Realty Executives Gateway Realty


Saving For A Down Payment

Saving For A Down Payment

1. Prioritize your financial and life goals

Saving for a big purchase, like a first home, isn’t easy. It usually requires making hard decisions when it comes to budgeting and weighing your “wants” versus “needs.” You may have to look at cutting back on vacations, eating out in restaurants, your morning drive thru coffee, and even everyday items like clothing and expensive groceries. If you decide saving for a down payment is a top priority, try to find other areas of your life where you can cut down on spending. It’s important to create a detailed financial plan that clearly lays out your path to a down payment. If you’re unsure about how to create a plan, consider booking an appointment with a financial advisor.

2. Pay off your debts before considering a mortgage

A mortgage is a big commitment. If you have any, try to pay off all other debts before taking one on. This is especially true of credit card debt; it’s hard to save for a down payment if you’re paying interest fees every month. Freeing yourself from other debts can also improve your credit score and ability to qualify for a mortgage at a more competitive rate. 

3. Keep your credit score in good standing

It’s important to keep your credit score in good standing if you want to qualify for a mortgage at a good rate. Easy ways to do this include paying all your bills on time, never going over your credit card limits, and staying on top of any suspicious activity on your cards or in your bank account. You’ll also want to build up your credit history in Canada by regularly using credit cards or paying back loans for other items like university tuition or a vehicle. This shows potential mortgage lenders that you can be relied upon to pay your debts.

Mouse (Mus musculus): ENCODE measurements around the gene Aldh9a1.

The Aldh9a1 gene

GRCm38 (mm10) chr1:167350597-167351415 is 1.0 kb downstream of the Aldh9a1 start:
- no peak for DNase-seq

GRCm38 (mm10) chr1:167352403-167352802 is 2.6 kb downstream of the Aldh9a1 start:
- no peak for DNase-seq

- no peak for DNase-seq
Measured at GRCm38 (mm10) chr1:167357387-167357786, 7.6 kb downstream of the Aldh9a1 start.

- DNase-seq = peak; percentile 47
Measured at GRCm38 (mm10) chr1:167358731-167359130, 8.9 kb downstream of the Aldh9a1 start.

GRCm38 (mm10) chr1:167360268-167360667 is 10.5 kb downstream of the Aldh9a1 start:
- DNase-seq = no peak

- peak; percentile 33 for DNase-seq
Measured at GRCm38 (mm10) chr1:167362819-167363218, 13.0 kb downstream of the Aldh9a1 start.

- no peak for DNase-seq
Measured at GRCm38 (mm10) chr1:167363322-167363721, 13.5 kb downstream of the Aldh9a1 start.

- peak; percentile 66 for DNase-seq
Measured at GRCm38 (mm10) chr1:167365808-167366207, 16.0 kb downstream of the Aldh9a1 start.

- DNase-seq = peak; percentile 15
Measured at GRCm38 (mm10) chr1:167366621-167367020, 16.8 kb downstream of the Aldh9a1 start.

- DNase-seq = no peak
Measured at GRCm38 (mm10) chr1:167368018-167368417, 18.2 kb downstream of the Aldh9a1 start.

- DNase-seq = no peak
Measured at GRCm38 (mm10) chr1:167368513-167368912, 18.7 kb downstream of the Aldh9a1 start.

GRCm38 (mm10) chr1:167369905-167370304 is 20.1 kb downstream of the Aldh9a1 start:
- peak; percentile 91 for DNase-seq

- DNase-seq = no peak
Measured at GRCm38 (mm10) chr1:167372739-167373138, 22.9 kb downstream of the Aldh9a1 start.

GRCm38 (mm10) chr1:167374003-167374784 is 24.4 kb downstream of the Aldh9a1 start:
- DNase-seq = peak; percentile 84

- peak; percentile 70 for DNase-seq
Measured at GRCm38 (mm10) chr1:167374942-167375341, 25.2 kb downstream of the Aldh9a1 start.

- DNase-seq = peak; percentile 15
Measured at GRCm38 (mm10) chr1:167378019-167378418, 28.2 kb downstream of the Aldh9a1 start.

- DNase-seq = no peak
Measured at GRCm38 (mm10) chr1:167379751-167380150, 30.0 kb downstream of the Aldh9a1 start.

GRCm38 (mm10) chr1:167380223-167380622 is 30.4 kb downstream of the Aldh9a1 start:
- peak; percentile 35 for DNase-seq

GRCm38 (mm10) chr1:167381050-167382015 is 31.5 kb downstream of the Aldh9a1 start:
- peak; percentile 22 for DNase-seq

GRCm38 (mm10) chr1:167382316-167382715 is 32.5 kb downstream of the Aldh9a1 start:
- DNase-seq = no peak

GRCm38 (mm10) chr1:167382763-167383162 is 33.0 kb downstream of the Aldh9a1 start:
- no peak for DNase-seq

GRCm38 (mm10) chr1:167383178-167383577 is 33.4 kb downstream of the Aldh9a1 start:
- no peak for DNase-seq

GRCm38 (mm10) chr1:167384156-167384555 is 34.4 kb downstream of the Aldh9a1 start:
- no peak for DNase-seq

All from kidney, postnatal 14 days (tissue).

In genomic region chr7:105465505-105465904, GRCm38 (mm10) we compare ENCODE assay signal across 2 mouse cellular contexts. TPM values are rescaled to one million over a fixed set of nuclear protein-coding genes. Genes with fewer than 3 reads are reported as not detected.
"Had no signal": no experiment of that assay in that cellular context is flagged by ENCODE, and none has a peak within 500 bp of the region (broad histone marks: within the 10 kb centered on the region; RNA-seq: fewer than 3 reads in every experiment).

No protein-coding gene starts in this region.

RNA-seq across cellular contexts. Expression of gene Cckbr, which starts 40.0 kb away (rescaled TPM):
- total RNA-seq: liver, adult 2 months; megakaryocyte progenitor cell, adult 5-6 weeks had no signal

4. Borrow from your RRSP

Did you know you can borrow up to $35,000 CAD tax-free from your Registered Retirement Savings Plans (RRSP) to put towards your first home in Canada? If you and your spouse are both first-time home buyers, you can each borrow from your RRSP for a total of up to $70,000 CAD. You’ll have to pay back the funds within a 15-year period, but this is a great way to boost your down payment. In order to qualify for this program, you must plan to use the home as your principal residence within one year of buying or building it. 

5. Use savings from your TFSA

 Tax-Free Savings Accounts (TFSAs) are a great option when it comes to saving for down payments in Canada. They can be an even better option than using your RRSP to fund a down payment because you can take from your TFSA without restriction and there’s no time limit on having to pay the money back, if ever. A TFSA can be accessed at any time, for any purpose, without tax implications. You can also potentially use funds from both your RRSP and TFSA accounts for your down payment. 

6. Factor in maintenance costs and other fees 

Remember that there’s more to purchasing a home than just the sale price. Make sure to calculate all maintenance costs and fees including legal fees, home inspection fees, land survey fees, appraisal fees, land transfer taxes, and new home warranties. These purchases are usually not optional and can add thousands of dollars to your final bill. It’s important to include them in your financial plan.

Buying your first home as a newcomer in Canada is a major milestone. Every individual’s situation is different. In addition to these tips, it’s important to talk to a financial advisor for guidance on how you can save for a down payment and achieve your homeownership dreams. If you’re hoping to become a homeowner in the next few years, book an appointment with a financial advisor to put a financial plan in place and make your goal a reality. 


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